Something strange and worrisome is happening in Hyderabad. The Hyderabad City Police Commissionerate wants to collect records of every resident, regardless of whether or not the person is a suspect of any crime. And it doesn’t end there. They want to collect very specific details including phone numbers, relationships, voter identification numbers and Aadhaar numbers.
Almost like how the National Security Agency (NSA) in the US used the “collect it all” approach to surveillance. We found that out only when Edward Snowden leaked top secret NSA files.
The profile data collected will include the individual’s name, their father’s, mother’s and spouses names, date of birth, mobile number and contact number, apart from driving license, voter identification, Aadhaar, FIR numbers and case diaries
This approach to collecting citizens’ data poses a huge threat to an individual’s privacy and is prone to abuse.
According to a tender floated by the Hyderabad City Police in 2016, the law enforcement agency wants to create what it calls the Integrated Information Hub (IIH), which will collect, tag and analyse user data from various internal and external sources.
The profile data collected will include the individual’s name, their father’s and mother’s names, spouse’s name and address, date of birth, mobile number and contact number apart from driving license, voter identification, Aadhaar and FIR numbers. The government will also gather other details to help identity a person along with records defining relationships and crime records, if any.
The proposal also includes mining of external data sources, the details of which are not mentioned in the tender document. But one can imagine this will include the user’s social media accounts, relationship information, camera footage and so on. All in all, it looks like the system collects everything that a regular citizen would like to protect.
Aadhaar is the key to matching profiles with external data sources
Quote from the tender: “The system should have the ability to make request to the external databases on the basis of data fields (e.g. Aadhaar, Driving License No) and capture the response from the external database sources.”
The tender document makes it clear that the Aadhaar number, along with other identifiers like passport number and voter ID, form what they call “unique identifiers” to match the external sources. Given the biggest unique identifier in India is Aadhaar, it is going to be used primarily for matching the external data sources.
What makes the IIH move unique is the ability to aggregate the data from different sources on the basis of unique identity
Intelligence agencies around the world collect such information about people. What makes the IIH move unique is the ability to aggregate the data from different sources on the basis of unique identity. It’s for similar reasons countries like UK have abandoned their identity schemes.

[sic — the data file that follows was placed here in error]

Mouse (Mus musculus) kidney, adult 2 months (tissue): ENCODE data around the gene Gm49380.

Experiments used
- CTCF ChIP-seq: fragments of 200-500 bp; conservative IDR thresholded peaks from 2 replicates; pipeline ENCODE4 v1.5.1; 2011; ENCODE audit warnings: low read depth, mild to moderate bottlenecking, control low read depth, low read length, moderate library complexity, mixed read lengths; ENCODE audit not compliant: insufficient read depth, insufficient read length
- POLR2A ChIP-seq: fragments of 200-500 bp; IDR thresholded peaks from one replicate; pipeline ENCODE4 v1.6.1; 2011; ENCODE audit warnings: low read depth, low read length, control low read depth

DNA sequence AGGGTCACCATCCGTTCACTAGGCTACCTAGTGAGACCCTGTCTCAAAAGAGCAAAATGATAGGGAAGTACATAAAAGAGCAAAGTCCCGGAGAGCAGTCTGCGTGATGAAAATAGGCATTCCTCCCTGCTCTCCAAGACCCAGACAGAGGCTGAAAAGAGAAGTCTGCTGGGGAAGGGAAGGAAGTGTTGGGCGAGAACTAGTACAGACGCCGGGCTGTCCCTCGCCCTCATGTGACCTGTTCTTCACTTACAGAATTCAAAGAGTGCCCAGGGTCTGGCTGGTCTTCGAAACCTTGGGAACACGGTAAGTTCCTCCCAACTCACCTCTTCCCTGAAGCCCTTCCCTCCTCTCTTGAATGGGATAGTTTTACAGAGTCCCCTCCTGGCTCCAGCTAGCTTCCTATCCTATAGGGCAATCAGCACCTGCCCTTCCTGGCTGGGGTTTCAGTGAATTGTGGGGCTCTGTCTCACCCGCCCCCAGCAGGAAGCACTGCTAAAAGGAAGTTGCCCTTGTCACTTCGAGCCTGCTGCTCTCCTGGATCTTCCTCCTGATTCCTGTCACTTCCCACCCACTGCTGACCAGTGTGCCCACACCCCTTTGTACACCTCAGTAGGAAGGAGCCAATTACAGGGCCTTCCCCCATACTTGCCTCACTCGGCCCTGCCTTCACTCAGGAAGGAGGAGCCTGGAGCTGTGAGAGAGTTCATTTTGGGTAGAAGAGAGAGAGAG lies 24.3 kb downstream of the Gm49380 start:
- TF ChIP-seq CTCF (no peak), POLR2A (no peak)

There have always been concerns a about Aadhaar being used outside The Unique Identification Authority of India (UIDAI) for aggregating data for surveillance on citizens. Though the UIDAI has resisted sharing data with investigative agencies, it can’t stop third parties, both government and private, from aggregating the user data and building user profiles based on Aadhaar as the linking key. We have already seen police departments collecting Aadhaar information for innocuous acts like buying IPL tickets in the name of security.
Why you should be worried
While the intent of the system seems to be effective policing, it’s not just criminals or suspects that the IIH is trying to profile. It profiles everyone.
But, just like in the real world government representatives are not allowed to enter our houses and collect items without a warrant, they shouldn’t be allowed collect data on us either. Because, just like in the real world, there is a good chance it will get abused.
While the intent of the system seems to be effective policing, it’s not just criminals or suspects that the IIH is trying to profile. It profiles everyone
Governments across india are virtually making it impossible to access any kind of service without Aadhaar, despite the Supreme court ruling against it. Even private companies are making it impossible to conduct business with them. The Indian government’s argument that “Privacy is not a fundamental right” gives a boost to organisations across the country to collect and use personal details of citizens without consent or accountability measures in place.
What can be done
Aadhaar has become so big that it’s almost impossible to scrap it. It’s time that we ask for a full-fledged and widely discussed Aadhaar Bill instead of a half-baked money bill to evade Supreme Court ruling and reveal user data in the name of national security. We need to start working on the bill that is focused on protecting the overall user data not just within UIDAI but also the ones linked using it as it’s more obvious than ever that Aadhaar will be used as a surveillance primary key.
Lead visual and inside graphic: Nikhil Raj
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